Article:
1.4 We welcome the proposals in the draft Framework stating, planning policies should: “identify and map components of the local ecological networks, including: international, national and local sites of importance for biodiversity, and areas identified by local partnerships for habitat restoration or creation” and “promote the preservation, restoration and recreation of priority habitats, ecological networks..” But, the specific value and importance of LWSs is not reflected strongly enough in proposed planning policy to ensure their safeguard and the contributions they make to securing the ambitions of Natural Environment White Paper (NEWP) and Making Space for Nature.

1.5 There are more than 40,000 LWSs in England, covering 711,201 hectares—an area more than 4.5 times the area of Greater London. Collectively, LWSs play a critical conservation role by providing wildlife refuges, acting as stepping stones, corridors and buffer zones to link and protect nationally and internationally designated sites. Together with statutory protected areas, they support locally and often nationally, threatened species and habitats. In some counties, the proportion of LWSs or a particular habitat covered by LWSs exceeds that of nationally protected areas. For example, in Wiltshire, 75% of broadleaved, mixed and yew woodland is found in LWSs, compared with just 10% in Sites of Special Scientific Interest (SSSI). In Nottinghamshire, SSSIs cover 1.5% of the county compared with LWSs which cover 10%. Similarly, in Birmingham, LWSs account for 6.8% of land area compared with just 1.7% for SSSIs.

1.6 While we accept Government wants to consolidate national planning policy, it cannot be assumed that those applying the policy locally know about the importance of recognising and protecting LWSs anymore than they do about the new Local Green Space designation (LGS), specific policy for which has rightly been included in the proposed Framework (see 1.10). The NPPF should provide policy for the identification and protection of LWSs equivalent in scale to that allocated to the LGS designation; specifically identifying them as important components of ecological networks and referencing Defra guidance.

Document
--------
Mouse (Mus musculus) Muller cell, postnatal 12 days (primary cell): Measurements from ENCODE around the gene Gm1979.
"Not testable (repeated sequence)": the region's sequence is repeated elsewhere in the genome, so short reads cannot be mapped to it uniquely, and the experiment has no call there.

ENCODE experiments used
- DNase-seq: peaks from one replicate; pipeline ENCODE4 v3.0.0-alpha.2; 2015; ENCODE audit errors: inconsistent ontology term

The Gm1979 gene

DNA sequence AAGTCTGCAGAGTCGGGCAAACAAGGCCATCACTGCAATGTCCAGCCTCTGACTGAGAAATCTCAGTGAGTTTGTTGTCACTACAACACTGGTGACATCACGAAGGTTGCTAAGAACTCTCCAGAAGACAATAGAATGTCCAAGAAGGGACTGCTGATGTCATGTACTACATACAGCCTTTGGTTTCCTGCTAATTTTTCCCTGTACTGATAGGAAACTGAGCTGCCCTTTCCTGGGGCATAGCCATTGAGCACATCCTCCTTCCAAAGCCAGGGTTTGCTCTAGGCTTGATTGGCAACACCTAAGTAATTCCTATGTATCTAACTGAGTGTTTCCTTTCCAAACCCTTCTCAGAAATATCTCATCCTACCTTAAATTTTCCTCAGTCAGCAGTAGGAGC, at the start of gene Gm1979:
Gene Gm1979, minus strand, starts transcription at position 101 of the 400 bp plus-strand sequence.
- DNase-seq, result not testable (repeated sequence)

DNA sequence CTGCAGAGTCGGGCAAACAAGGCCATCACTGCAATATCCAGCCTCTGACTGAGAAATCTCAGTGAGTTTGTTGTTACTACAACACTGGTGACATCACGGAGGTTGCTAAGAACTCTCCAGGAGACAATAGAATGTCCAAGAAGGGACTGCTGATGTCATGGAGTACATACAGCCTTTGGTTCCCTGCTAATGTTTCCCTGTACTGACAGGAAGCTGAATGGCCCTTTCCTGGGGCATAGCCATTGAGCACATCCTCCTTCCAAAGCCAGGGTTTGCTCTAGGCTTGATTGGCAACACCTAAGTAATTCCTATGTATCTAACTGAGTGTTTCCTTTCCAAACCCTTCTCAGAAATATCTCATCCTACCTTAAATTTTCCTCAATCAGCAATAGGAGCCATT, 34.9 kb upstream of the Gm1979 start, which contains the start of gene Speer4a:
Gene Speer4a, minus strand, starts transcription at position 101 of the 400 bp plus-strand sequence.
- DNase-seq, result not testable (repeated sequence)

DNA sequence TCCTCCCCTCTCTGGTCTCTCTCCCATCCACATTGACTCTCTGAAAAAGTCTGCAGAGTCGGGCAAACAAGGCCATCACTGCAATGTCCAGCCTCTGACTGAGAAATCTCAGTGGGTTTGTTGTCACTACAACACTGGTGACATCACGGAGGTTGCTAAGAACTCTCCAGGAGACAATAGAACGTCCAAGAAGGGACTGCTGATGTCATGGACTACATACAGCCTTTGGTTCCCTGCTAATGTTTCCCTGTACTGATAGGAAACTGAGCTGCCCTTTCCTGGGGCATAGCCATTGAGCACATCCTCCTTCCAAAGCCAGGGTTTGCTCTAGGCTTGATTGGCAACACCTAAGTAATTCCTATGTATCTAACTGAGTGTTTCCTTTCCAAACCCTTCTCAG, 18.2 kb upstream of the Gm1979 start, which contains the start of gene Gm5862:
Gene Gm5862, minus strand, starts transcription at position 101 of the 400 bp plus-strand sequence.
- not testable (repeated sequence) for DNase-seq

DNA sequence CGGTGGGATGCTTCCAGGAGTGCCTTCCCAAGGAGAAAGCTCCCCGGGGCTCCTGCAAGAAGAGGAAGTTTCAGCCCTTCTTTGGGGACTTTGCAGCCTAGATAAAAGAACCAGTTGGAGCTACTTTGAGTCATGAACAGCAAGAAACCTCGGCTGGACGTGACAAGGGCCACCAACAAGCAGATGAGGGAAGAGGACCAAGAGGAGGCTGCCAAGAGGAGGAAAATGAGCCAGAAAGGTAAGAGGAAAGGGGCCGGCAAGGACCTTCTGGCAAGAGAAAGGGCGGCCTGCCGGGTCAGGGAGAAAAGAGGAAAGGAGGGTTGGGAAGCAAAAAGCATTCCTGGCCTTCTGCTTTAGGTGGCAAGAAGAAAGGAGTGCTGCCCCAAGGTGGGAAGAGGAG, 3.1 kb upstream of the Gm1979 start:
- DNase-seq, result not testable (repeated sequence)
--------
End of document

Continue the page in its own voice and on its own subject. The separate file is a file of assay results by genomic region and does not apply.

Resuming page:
Nature Improvement Areas

1.7 In June 2011, Government committed to enabling the establishment of new Nature Improvement Areas (NIAs) when it published the NEWP. In the White Paper, Government identified a clear role for the planning system in identifying NIAs within Local Plans. The White Paper also gave direction that “When planning for development in their areas, they (local authorities) can specify the types of development that may or may not be appropriate in component parts of the NIA (such as existing designated areas), design aspects and how development can contribute to NIA objectives.” Yet the draft planning framework, published just one month later omits to reference or provide any specific policy guidance relating to them. To deliver on its commitment, Government policies must be joined up and the NPPF must provide the appropriate recognition and policy guidance on NIAs. The NPPF must provide guidance on the identification and spatial mapping of these areas within local plans and on the cross-boundary cooperation required to achieve NIA objectives and support the identification, protection and enhancement of ecological networks. This could be more effectively achieved through county level structure plans. Equivalent recognition and guidance is needed for Green Infrastructure (GI) which receives minimal reference within the NPPF. GI should be identified and defined as a widely recognised concept for the services it provides in rural and urban areas.